Alan Licht

interviewed by piero scaruffi TM, ®, Copyright © 1998 Piero Scaruffi All rights reserved.
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Alan Licht has a long and distinguished career, playing guitar in well-respected alternative rock bands such as Blue Humans, Love Child and Run On. How did you start playing, how did you get involved with these bands, and what have you learned from these experiences?
"I started Love Child with friends in college. In high school I had played in cover bands in high school, mostly doing classic rock and AOR type stuff. I also put together a couple of one-off hardcore bands in high school. Anyway, I found out about Rudolph Grey on the Tellus ALL GUITARS cassette, and then noticed Ecstatic Peace ads where his "Transfixed" LP was mentioned as "coming soon." I interviewed him on the radio and later for the fanzine BLACK TO COMM and we stayed in touch--I played on one cut on the MASK OF LIGHT LP and then played with him and Tom Surgal as the Blue Humans pretty regularly for a couple of years. CLEAR TO HIGHER TIME was recorded in '91 but didn't come out til '93 because Rudolph was so slow in preparing the cover art. I was doing Love Child at the same time. Our initial demo cassette got a great write-up in FORCED EXPOSURE, and our first single was taken from those recordings. At the time, that single was pretty well-received--in fact, it beat out both the first Pavement and Superchunk singles in the AJAX catalog's year end poll. We did a 7" covering 4 Moondog songs next. By the time our first LP came out, we had a line up change and didn't really tour. When the second album came out we did tour but were kind of sick of the whole thing so it ended maybe six months later."

Can you tell me something about the Blue Humans and the Love Child albums, which I never listened to?
"In Love child all three original members sang and wrote songs. Will Baum and I traded off playing drums and guitar. So the first album, OKAY?, reflects that. The songs are all short--I think there are 18 songs on that album. Will was gone by the second album (WITCHCRAFT--both on Homestead) which is more Yo La Tengo-damaged. The BH LP is pretty simple--one guitar in each channel, drums in the middle--it's great to listen to on headphones. A great no-wave meets free jazz record."

His collaboration with Rick Brown in Run On dates since 1995 and has yielded two widely praised albums, Start Packing (Matador, 1996) and No Way (Matador, 1997). The sound of Run On relies on the interplay between drums and guitar. Can you tell us more about your work with Brown?
"I used to see Fish and Roses a lot and that's pretty much how I met Rick and Sue. Since the Run On stuff is rhythm based, yeah, I'm pretty reliant on the drums. But I'm more harmonically inclined (not rythmically) and more improvisation-oriented (Rick isn't really an improviser), so in a lot of ways we're opposites. But I guess it works."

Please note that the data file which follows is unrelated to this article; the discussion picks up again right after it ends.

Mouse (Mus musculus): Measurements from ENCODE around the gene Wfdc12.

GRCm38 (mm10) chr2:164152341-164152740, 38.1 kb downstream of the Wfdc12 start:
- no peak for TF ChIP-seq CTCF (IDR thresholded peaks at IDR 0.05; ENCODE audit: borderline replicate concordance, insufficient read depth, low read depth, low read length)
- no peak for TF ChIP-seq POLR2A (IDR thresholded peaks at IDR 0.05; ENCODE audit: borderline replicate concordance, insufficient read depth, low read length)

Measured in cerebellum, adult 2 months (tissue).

Everybody in Run On seems to have another life, or two or three other lives. Is this part of the concept or does it signal a clash of personalities?
"Most of these "other lives" pre-date Run On. I think it's always kind of hurt the band image to have so many other things going on--we never established a collective identity as a band, it's more just these four characters playing together. But that's the way it is."

Licht has assembles his experimental solos on Sink The Aging Process (Siltbreeze, 1994) and Evan Dando Of Noise (Corpus Hermeticum, 1997), to which we must add his duos with Loren Mazzacane on Live In New York (New World Of Sound, 1996), Two Nights (Road Cone, 1996) and Mercury (Road Cone, 1997). He also plays with the Max Factory, which have released Tudor City (Ecstatic Yod, 1996). What do we have to make of your second life as an avantgarde musician? How did you hook up with Loren Mazzacane and what does that collaboration give you?
"I don't see a great difference between what I've done in rock bands and as an "avantgarde musician." A lot of the same ideas are in both, just explored in different ways. Loren and I were both on a compilation LP called BREATHE ON THE LIVING and I started seeing him play when he moved to NY in 90 or so. Somewhere along the line he asked me to play with him. I got to explore some areas I never would have gotten to otherwise, so in that sense it's been a gratifying collaboration. Initally it was weird to go from the loud frenzy of the Blue Humans to playing quietly with Loren but soon I realized they were actually pretty similar situations where I was playing off what the other guy was doing."

Your guitar style seems intent at assimilating free-jazz (Derek Bailey) and minimalist (LaMonte Young) techniques in conventional rock technique, but you have stated that your solos are "heavy-metal guitar playing". How did you embrace the current course of experimentation, and what is your aim?
"I think maybe I meant my solos in Run On. I've always liked crazy guitar solos in non-metal contexts, even stuff like Adrian Belew in Talking Heads "Great Curve" or Eddie Van Halen on Michael Jackson's "Beat It." Ollie Halsall was influenced by Cecil Taylor, and he basically played metal guitar solos in Patto. Although I'm a big fan of minimalism, I don't know what "techniques" I would have assimilated, other than paying closer attention to overtones than the average "rock" guitarist would. I think it's cool that more people are interested in Derek Bailey now--I always thought he could be a guitar hero like Jeff Beck or whoever."